Electronic Records May Cut Down on Conversations With Patients

Could patients who have been treated for depression in the past be getting the shaft under the use of new electronic medical records? One study out of the University of Florida says yes.

According to a study cited in a recent article, researchers believe that physicians may not be taking the time to talk to patients about their past mental health because it is more time consuming to enter reports on the computer rather than chart the information on paper.

Some believe that since it takes more time to enter the reports, doctors are using that time to report rather than spend with their patients. They also believe it may have something to do with the layout of the software program, which may not issue prompts for mental health and tends to focus more on the physical health of their patients.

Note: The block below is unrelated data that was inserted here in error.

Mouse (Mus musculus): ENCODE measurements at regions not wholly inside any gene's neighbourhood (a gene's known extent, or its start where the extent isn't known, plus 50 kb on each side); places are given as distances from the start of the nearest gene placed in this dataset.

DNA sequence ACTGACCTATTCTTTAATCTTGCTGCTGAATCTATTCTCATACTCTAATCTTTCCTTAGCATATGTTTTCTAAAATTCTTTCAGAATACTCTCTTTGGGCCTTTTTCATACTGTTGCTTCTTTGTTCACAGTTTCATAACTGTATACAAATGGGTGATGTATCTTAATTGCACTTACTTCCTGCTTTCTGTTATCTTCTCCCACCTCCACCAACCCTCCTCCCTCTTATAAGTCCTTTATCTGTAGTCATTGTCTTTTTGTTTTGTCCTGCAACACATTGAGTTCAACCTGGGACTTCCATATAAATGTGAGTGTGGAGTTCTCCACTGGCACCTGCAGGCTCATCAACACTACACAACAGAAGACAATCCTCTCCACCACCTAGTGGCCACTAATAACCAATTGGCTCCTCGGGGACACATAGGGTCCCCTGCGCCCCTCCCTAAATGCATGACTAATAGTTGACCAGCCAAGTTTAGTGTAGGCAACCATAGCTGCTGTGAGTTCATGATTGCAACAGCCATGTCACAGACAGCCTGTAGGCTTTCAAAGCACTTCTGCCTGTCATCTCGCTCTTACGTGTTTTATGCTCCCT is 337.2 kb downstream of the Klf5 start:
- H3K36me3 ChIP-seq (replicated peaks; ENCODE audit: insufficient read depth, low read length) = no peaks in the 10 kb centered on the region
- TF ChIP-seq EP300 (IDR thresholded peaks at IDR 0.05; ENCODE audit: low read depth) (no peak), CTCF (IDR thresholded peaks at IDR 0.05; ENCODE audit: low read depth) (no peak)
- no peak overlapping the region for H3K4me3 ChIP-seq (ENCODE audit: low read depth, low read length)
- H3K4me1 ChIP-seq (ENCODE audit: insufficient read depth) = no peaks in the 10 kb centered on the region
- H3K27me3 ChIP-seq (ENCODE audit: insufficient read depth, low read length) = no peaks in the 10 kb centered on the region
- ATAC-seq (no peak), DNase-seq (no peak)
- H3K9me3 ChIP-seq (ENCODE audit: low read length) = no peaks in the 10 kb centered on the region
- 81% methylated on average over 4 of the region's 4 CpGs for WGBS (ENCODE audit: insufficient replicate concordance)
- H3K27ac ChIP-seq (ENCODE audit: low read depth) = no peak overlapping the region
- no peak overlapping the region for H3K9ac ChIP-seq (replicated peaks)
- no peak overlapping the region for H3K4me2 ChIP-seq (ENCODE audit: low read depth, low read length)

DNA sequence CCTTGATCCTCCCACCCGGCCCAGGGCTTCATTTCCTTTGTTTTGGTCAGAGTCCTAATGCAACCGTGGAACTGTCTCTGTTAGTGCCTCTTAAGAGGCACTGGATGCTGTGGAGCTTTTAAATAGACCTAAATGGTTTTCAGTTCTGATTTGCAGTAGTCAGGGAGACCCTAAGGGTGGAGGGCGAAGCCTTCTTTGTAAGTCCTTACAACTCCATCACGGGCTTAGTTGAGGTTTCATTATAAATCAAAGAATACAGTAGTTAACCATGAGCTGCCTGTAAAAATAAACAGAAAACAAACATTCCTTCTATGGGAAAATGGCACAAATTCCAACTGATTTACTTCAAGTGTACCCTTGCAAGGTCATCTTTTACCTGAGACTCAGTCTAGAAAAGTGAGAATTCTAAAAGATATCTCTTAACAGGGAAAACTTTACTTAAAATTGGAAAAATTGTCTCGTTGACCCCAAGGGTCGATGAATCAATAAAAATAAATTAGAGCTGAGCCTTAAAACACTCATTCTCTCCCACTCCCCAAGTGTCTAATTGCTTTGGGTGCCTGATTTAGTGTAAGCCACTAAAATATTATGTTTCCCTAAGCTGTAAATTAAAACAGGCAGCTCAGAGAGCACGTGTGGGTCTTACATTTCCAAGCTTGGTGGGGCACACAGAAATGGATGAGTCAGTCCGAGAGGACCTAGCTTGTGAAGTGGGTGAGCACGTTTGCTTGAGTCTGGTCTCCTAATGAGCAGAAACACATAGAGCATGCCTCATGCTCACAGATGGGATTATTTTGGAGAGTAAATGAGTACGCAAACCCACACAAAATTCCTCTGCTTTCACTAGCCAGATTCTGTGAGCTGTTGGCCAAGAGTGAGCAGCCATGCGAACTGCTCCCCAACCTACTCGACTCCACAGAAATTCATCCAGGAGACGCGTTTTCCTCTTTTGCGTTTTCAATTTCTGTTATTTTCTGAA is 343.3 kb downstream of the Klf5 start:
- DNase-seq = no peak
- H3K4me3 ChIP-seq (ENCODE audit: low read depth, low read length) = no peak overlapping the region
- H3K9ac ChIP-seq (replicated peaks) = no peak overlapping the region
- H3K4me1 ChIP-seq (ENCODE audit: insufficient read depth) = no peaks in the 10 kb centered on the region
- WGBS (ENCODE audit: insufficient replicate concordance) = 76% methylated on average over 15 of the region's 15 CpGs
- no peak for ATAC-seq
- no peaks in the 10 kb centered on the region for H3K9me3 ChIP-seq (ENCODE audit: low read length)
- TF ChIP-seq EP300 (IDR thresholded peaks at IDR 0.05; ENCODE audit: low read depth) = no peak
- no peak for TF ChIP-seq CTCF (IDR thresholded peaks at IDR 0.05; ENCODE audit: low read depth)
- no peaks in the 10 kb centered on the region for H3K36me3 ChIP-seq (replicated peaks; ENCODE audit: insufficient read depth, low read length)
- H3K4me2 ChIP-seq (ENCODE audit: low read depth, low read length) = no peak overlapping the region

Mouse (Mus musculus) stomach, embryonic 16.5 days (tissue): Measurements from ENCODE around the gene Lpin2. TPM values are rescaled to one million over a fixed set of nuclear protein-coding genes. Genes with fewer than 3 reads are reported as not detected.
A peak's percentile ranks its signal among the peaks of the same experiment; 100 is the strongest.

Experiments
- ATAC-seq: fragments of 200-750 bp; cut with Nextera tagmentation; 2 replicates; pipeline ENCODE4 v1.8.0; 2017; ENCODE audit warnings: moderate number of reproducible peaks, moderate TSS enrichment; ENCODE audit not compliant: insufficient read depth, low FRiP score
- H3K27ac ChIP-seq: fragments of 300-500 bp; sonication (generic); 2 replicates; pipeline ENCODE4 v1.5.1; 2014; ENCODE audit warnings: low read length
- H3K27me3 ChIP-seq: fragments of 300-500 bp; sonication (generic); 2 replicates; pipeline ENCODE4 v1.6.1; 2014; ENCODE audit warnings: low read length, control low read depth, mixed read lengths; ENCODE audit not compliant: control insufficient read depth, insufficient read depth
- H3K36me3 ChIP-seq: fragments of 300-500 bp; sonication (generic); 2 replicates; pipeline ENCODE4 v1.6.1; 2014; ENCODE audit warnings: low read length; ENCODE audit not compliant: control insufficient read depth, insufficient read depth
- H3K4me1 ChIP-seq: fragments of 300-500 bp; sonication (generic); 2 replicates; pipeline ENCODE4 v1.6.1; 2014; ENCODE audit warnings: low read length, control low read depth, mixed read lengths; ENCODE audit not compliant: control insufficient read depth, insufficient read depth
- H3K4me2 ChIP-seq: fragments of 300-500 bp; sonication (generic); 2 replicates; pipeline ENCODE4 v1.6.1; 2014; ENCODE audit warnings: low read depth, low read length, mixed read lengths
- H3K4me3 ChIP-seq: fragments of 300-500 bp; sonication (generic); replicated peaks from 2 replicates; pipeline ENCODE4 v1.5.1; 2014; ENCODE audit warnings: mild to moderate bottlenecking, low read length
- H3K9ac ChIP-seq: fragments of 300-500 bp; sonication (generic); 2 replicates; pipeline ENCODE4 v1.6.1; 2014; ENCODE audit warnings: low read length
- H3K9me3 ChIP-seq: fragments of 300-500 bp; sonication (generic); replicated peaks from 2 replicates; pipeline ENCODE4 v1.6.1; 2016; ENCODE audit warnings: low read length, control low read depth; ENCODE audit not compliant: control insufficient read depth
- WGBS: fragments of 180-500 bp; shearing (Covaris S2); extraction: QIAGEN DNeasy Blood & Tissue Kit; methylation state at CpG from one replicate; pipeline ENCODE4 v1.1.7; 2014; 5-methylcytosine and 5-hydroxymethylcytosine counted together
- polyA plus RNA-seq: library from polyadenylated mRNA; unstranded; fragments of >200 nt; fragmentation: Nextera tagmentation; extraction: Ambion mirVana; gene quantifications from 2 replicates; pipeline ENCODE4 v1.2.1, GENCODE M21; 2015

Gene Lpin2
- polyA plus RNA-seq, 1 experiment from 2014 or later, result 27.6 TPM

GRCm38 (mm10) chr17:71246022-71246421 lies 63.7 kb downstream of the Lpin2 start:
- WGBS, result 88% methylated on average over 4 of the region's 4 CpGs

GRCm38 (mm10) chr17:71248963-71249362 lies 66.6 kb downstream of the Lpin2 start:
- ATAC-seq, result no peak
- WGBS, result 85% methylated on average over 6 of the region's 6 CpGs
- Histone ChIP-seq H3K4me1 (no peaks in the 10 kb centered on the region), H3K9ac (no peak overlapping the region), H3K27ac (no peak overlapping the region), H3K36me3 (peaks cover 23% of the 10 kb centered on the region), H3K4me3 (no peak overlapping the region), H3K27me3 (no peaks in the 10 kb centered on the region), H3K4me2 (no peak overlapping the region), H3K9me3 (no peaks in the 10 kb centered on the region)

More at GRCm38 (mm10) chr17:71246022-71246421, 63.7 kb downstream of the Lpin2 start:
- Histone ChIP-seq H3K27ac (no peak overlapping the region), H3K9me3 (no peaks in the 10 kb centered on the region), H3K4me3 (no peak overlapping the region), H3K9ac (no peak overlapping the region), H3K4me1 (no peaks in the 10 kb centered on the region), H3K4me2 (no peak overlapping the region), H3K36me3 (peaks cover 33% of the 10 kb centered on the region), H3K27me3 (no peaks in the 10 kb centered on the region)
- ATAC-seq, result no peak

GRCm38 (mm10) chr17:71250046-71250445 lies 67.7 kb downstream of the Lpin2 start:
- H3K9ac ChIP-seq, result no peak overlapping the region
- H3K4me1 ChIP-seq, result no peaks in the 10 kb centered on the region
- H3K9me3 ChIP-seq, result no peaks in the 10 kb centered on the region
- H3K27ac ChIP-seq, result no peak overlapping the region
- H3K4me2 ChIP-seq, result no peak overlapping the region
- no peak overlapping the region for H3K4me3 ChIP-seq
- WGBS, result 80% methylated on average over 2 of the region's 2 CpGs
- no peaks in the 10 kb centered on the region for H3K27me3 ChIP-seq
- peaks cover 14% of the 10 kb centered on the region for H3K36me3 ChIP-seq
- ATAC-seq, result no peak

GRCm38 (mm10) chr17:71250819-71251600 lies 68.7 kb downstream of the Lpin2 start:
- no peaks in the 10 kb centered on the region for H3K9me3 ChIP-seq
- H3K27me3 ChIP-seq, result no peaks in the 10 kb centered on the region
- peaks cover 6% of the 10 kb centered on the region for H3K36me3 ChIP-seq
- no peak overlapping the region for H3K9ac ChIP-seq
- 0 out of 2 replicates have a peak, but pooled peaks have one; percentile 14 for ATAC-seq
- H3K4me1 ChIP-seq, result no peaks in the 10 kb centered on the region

With these things in mind, there may need to be additional policies adopted to assure that depression problems get brought up in each visit. The study determined that patients who had depression in their previous medical history were less likely to receive medication or another form of treatment if a physician had used electronic medical records.

The idea of transferring medical facilities to using electronic records is supposed to be for the good of the patient. All medical history can be kept in one place so every doctor that would see each patient would have access to the same information and know what they’re treatment was in the past and their health history.

If this process is making it more cumbersome for medical professionals to enter the information and they choose to skimp on their regular healthcare conversations, then the process may end up failing more patients in the end.

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